Melissa Kite

It’s not cruel to shout at dogs

The decline in canine discipline has tragic consequences

It’s not cruel to shout at dogs
‘A huge ridgeback galloped away from its owner, heading at breakneck speed towards the road’ [MaryAnnShmueli]
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‘Missing Dog, Please Do Not Call, Chase or Try To Grab Her!! She Will Run!!’

This notice, featuring the face of a cavalier spaniel, is once again pinned around the village where I live and all the neighbouring villages, country lanes and roadsides. I say again, because about six months ago an identical message was pinned up everywhere, but featuring another missing dog incident.

Is there a template for these missing dog notices, because they all seem to say the same daft thing, in Surrey anyway? ‘Do not call, chase or try to grab.’ Yes, that’s kind of why you lost your dog in the first place. I think you’ll find it was the lack of calling, chasing or trying to grab that led to your poor pooch becoming destitute.

What is wrong with dog owners nowadays? They have this new fangled idea that even calling a dog is wrong, because you are raising your voice. Not only must you never use any form of force, including pulling on its lead to steer it out of the way of a car, for instance. You must never shout at it either.

If the dog, therefore, decides to run away while out on a walk in the park, they simply let it run and run in the wrong direction, because to shout at it would be cruel in their view. Let the dog make its own decisions is what this new breed of dog owners seem to think. Let it go its own way, and express itself by running into the blue yonder, because to call the dog back would be aggressive.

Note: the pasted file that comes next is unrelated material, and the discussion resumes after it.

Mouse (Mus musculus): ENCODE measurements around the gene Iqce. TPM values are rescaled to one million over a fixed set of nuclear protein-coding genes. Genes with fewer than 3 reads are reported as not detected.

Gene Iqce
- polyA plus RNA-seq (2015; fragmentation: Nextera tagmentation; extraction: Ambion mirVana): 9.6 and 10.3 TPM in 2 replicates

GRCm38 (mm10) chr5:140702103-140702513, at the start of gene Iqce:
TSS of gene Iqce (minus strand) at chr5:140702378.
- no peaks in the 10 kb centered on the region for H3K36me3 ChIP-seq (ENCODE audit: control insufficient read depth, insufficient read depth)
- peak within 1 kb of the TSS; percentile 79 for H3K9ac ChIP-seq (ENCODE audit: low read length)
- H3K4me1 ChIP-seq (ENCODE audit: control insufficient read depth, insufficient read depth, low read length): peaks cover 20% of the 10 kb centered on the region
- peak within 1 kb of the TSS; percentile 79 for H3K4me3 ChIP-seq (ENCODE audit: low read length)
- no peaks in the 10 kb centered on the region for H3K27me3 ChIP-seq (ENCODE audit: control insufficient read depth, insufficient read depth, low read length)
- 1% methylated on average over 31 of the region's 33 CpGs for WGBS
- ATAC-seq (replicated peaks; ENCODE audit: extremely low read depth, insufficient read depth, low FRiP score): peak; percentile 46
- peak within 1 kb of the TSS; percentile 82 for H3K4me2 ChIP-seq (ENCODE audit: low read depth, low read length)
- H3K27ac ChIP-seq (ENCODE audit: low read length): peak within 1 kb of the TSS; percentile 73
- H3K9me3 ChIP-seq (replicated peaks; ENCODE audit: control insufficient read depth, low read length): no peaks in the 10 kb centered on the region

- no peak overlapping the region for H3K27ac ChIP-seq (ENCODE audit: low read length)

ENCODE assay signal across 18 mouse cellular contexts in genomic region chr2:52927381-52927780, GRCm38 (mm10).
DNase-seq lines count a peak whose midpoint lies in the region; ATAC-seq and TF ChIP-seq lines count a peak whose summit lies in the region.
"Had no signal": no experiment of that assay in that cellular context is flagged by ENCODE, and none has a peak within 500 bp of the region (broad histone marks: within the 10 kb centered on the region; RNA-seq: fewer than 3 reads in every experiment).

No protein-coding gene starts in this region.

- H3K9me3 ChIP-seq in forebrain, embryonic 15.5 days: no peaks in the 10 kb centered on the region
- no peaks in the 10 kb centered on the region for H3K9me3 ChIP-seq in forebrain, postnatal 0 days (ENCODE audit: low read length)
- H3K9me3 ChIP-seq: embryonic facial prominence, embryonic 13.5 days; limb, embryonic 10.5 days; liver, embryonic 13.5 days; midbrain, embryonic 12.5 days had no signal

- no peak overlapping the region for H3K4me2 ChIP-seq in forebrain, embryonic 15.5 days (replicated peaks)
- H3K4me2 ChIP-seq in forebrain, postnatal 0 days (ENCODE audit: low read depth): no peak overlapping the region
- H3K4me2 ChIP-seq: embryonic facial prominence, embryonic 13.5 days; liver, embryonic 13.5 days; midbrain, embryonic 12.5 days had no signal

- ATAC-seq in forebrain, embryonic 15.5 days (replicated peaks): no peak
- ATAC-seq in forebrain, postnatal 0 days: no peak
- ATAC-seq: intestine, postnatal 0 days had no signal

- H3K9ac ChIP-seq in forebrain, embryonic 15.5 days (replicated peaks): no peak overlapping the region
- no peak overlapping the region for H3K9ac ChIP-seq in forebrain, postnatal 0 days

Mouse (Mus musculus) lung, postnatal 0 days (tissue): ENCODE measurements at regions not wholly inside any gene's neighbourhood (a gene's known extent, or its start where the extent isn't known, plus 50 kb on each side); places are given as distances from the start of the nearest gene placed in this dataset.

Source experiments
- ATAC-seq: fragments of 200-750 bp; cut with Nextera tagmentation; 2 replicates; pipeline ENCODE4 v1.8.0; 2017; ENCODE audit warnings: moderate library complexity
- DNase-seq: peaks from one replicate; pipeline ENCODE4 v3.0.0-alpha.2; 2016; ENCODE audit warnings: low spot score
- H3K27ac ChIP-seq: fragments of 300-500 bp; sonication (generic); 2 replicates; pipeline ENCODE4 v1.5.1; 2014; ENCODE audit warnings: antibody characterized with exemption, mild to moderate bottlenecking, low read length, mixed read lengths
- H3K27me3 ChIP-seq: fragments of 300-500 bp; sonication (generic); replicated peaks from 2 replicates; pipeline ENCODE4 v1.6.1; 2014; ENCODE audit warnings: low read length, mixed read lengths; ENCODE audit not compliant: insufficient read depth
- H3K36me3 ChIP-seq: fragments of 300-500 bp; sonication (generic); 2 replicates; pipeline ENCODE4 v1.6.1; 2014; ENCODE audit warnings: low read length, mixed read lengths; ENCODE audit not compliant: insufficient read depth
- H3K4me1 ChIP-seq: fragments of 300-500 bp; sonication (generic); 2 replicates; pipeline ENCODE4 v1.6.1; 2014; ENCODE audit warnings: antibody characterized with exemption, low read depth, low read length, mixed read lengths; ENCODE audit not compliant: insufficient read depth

Needless to say, a lot of dogs have gone missing since this new generation of owners came on stream after lockdown and home working made dog ownership way too accessible for townie woolly liberals with their ridiculously wet, passive ideas.

I saw a huge ridgeback the other day galloping away from its owner across the green in front of my house, heading at breakneck speed for the road, and all she did was watch him while bleating, ‘Oh dear!’

I also saw a labradoodle – or maybe it was an oversized cockapoo, it’s hard to tell, they’re all so badly bred and mass-produced for the idiot market now – standing in the middle of the green barking at a stranger as its owner looked on laughing.

It was off the lead and had marched up to this innocent bystander and was machine-gunning him with aggression. Yap, yap, yap, it went for so long that I had walked my dogs round the green and back and it was still doing it as we returned through our front door.

The owner simply allowed the dog to harangue the stranger and appeared to be explaining to this stranger that he must try to make friends with the dog in order to help the dog like people more. As I went inside, the passerby was kneeling at the dog’s feet begging him to be nice.

What a pair of dingbats. The people, not the dog.

Anyway, this notice for the lost cavalier spaniel, or cavapoo, or cavadoodle, or whatever, is all over Surrey and to no avail, so far as one can tell. The dog is long gone, one suspects, because the owner abided by their animal-rightsy idea of not calling it, not chasing it and not grabbing it. If I ever happen to meet her, or him, taking these notices down, I shall ask: ‘How’s that working out for ya?’

‘Oh, and while we are on the subject, if I had seen this poor dog of yours, what was it you wanted me to do, once we rule out calling it, chasing it and grabbing it?’ No doubt they have the notion someone might kneel before it and try to reason with it, perhaps attempt to engage it in conversation about the Ukraine conflict, or ask for its views on Brexit, maybe offer it a vegan sausage roll, just to earn its trust while they ring the number on the poster so the owner can come and do something humane with a huge net on a long pole, or possibly hire a zoologist to shoot it with a tranquiliser dart. Who knows?

My main concern is that my little spaniel Cydney is home after surgery to rectify an exploding cyst. As we sat in the waiting room of the hospital, she bounded out of a door on the end of a slip lead attached to a smiling vet who told me they had all fallen in love with her during her four-night stay. I know what she means. Cyd is very special. I love her so much I didn’t even feel it as I split the £4,200 bill between four credit cards.